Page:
16 15-57 The interaction of an antigen-presenting cell (a macrophage in this example), T- cells, and B-cells: Contact between a macrophage and a T-cell requires helper T-cell interact with antigen and Class 2-MHC molecule. The helper T-cell is now activated and able to interact with B-cell

17  When macrophages and T cells form a complex, macros secrete IL-1 and Tumor Necrosis Factor (which is good at killing cancer cells)  IL-1 stimulates cell division and proliferation of helper T-cells  Activated helpers secrete M-CSF and gamma- interferon and IL-2  Promotes activity of macrophages  Activated helpers activate B cells Macrophage-T cell Interaction 15-58

18 Killer T cell Activity  Killer Ts destroy infected cells if class-1 markers are present 15-59

19 Helper T cell-B cell Interactions  Activated helper Ts promote humoral response of B cells by binding to their surface antigens and MHC class 2s  This stimulates proliferation of Bs, their conversion to plasma cells, and their secretion of antibodies 15-60

20 Destruction of T cells  Activated Ts must be destroyed after infection is over  Occurs because Ts produce a surface receptor called FAS  FAS production increases during infection  After a few days, Ts begin to produce FAS ligand  Binding of FAS to FAS ligand triggers apoptosis (cell suicide) 15-61

21 Active Immunity 15-62

22 Primary and Secondary Responses  On 1st exposure to pathogen, there is latency of 5-10 days before specific antibodies are made (= primary response)  Antibody levels plateau after few days and decline after a few weeks  Subsequent exposure to same antigen causes secondary response  Antibody production is much more rapid and sustained 15-63

23 Clonal Selection Theory  Is mechanism by which secondary immune responses are produced  Each B cell produces only 1 kind of antibody and related antigen receptor (on its surface)  Exposure to its antigen stimulates a B cell to divide until a large population of genetically identical cells (clones) is produced  Some of these become plasma cells and secrete antibodies  Some become memory cells that can be stimulated to produce antibodies in the secondary response 15-64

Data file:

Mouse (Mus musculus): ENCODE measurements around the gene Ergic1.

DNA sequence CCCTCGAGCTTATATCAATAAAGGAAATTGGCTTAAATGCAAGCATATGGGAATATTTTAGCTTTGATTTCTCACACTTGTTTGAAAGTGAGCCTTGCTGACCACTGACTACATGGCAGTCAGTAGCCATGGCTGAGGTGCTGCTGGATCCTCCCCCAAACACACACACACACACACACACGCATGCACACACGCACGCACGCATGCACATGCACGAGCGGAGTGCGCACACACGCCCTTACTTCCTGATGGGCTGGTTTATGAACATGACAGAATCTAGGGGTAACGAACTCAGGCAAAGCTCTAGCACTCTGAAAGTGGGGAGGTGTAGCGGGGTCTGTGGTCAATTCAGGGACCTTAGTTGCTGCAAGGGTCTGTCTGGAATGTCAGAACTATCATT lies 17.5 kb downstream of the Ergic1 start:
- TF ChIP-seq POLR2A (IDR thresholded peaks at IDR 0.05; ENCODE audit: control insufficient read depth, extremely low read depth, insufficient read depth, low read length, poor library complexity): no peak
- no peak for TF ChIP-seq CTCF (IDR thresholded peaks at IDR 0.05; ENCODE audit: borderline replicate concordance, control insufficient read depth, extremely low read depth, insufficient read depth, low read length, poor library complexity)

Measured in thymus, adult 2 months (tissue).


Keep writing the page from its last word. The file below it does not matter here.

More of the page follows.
24 15-65 The clonal selection theory as applied to B- lymphocytes

25 15-66

26 Germinal Centers  Develop in lymph nodes and spleen from a cloned and activated B-cell  Which proliferate and undergo hypermutation  Generating and secreting diverse antibodies for the secondary immune response 15-67

27 Active Immunity  Development of a secondary response provides active immunity  Immunizations induce primary responses by inoculating people with pathogens whose virulence has been attenuated or destroyed (vaccinations)  Cause development of B-cell clones that can provide secondary response 15-68

28 Immunological Tolerance  Ability to produce antibodies against non-self antigens while tolerating self-antigens (immunological competence) occurs during 1 st month of life  Tolerance requires continuous exposure to an antigen  Some self-antigens, such as lens protein in eye, are normally hidden from blood  Exposure to such self-antigens results in production of autoantibodies  Killer T-cells that attack self-antigens are called autoreactive T-cells 15-69

29 Immunological Tolerance continued  2 possible mechanisms for tolerance:  Clonal deletion : tolerance occurs because T cells that recognize self-antigens are destroyed  Clonal anergy: lymphocytes directed against self- antigens are present throughout life but don't attack self-antigens  Central tolerance: mechanisms that occur in thymus or bone marrow (T-cells by apoptosis; B- cells by clonal deletion and anergy  Peripheral tolerance: involves complex mech. that produce anergy 15-70